BE. Witter Bynner: Primary Materials

The ‘singing evidence’ of Bynner’s early travels in East Asia.

1. The Beloved Stranger: Two Books of Song & a Divertissement for the Unknown Lover. New York: Knopf, 1919.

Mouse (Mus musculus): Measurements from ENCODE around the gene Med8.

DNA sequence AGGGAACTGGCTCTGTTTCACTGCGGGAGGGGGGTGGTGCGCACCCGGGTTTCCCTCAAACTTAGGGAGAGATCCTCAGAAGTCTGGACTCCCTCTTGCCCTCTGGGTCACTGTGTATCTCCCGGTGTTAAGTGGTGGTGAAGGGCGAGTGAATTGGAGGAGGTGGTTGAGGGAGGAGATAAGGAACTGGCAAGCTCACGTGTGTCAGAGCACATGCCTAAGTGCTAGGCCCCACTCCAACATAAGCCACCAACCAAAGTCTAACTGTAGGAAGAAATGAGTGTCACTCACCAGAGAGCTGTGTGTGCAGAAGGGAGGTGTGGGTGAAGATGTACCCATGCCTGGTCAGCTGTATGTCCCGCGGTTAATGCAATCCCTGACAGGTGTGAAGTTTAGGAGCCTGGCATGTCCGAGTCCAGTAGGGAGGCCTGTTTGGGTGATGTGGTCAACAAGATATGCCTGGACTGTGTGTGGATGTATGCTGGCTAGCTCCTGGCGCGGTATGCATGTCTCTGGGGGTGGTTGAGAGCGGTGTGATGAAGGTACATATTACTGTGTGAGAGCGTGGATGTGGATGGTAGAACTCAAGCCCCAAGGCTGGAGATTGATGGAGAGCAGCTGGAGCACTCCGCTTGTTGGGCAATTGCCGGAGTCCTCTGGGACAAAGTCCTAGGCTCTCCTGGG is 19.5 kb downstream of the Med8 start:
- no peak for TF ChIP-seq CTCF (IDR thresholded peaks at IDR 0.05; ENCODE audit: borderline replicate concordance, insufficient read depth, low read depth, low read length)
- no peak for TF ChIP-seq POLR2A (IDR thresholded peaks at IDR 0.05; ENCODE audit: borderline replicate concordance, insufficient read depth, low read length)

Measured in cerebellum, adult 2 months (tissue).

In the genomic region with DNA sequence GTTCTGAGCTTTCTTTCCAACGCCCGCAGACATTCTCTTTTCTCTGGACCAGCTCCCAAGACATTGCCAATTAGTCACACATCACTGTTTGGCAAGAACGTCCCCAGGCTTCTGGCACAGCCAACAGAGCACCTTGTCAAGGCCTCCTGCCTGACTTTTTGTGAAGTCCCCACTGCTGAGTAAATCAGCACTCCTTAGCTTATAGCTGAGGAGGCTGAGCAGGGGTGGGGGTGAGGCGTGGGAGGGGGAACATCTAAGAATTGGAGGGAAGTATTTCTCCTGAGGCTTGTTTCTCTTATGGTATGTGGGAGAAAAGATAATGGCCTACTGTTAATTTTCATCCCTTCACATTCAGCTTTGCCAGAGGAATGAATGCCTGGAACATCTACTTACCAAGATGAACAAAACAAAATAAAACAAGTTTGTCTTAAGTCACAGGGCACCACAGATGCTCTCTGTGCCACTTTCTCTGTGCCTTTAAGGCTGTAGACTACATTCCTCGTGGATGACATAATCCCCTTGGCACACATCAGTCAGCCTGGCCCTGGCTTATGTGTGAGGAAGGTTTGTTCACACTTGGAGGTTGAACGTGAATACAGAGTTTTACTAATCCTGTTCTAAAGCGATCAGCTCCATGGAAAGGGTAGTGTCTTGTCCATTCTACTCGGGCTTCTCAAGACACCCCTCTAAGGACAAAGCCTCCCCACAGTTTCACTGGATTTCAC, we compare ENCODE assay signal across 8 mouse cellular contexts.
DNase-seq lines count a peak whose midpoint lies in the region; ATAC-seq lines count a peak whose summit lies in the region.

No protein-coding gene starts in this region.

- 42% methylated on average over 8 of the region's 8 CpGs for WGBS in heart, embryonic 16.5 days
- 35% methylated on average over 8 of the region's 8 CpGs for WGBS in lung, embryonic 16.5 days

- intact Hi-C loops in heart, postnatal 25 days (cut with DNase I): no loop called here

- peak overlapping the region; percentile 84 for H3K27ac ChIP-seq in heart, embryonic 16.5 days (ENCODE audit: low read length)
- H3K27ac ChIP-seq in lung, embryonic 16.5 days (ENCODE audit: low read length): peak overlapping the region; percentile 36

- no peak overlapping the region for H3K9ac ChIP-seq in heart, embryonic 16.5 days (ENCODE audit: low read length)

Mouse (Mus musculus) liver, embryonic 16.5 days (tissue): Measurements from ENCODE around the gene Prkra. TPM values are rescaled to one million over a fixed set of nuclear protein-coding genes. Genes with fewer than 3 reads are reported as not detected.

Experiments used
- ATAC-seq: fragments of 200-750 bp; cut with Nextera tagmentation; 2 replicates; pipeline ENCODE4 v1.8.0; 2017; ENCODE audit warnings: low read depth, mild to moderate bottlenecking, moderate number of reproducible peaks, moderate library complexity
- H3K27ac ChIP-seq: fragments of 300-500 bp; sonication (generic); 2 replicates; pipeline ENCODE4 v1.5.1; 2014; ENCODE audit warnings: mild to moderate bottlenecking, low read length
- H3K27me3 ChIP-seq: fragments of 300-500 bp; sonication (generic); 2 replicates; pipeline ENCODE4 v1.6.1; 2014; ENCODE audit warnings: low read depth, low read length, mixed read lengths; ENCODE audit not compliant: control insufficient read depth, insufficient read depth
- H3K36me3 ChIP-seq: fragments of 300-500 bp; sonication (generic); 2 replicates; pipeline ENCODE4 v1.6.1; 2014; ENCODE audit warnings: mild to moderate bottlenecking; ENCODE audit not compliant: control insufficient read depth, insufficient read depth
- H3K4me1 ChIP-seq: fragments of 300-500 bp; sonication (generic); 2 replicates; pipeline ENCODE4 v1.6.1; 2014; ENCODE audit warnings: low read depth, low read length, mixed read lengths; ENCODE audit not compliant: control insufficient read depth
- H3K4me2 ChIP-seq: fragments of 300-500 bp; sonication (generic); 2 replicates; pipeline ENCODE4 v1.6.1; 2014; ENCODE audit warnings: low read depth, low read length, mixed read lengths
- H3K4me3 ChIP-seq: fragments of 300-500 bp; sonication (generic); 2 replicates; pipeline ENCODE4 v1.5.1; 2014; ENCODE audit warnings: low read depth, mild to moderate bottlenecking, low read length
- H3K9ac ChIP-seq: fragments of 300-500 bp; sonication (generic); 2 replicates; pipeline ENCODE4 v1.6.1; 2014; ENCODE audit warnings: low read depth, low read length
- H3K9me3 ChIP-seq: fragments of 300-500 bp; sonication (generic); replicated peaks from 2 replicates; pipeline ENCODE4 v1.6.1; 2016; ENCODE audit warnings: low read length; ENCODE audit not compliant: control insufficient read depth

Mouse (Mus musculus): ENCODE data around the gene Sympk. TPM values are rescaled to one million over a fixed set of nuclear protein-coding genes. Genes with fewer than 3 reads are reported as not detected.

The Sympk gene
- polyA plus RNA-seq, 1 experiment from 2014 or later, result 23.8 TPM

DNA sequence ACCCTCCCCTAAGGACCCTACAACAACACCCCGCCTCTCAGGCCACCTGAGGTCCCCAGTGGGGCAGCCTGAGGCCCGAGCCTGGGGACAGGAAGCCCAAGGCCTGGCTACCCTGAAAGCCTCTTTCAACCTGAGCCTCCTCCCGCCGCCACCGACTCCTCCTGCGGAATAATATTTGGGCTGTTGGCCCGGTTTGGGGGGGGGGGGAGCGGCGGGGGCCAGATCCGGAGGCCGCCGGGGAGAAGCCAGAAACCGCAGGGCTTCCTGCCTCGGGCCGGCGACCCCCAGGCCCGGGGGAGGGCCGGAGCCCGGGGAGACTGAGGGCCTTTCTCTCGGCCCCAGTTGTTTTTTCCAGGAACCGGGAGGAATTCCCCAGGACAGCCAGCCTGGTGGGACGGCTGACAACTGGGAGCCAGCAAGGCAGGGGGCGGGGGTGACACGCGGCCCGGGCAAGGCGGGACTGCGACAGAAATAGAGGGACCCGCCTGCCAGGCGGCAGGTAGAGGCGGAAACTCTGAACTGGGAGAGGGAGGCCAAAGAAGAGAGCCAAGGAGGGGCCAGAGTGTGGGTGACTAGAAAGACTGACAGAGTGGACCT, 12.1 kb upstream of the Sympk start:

William Reedy writes in a preface that ‘in this book we have the singing evidence of what [Bynner] saw’ during his trip to Japan, Korea, and China, ‘evidence in color, in sound, in scent—the windblown bells on temples, odors of wisteria, the statues of jade’, but insofar as explicit connection between these poems and Asia can be traced, the source is China, not Japan. Smith (25) suggests that some of the poems, especially Horses and The Fire Mountain, both of which are four lines and rely on a single sensory image, adopt something of the ‘manner’ of classical Japanese forms. Given Bynner’s sojourn to Japan and his acquaintance with Pound, Lowell, and their adaptations of hokku (see BK3-4, BK12, and BI5, for example), the suggestion is reasonable, though the same point might be made about many other poems in this and other collections by Bynner, and indeed about hundreds of poems written in the United States between 1910 and 1930. Horses is reprinted in 17 and 21.





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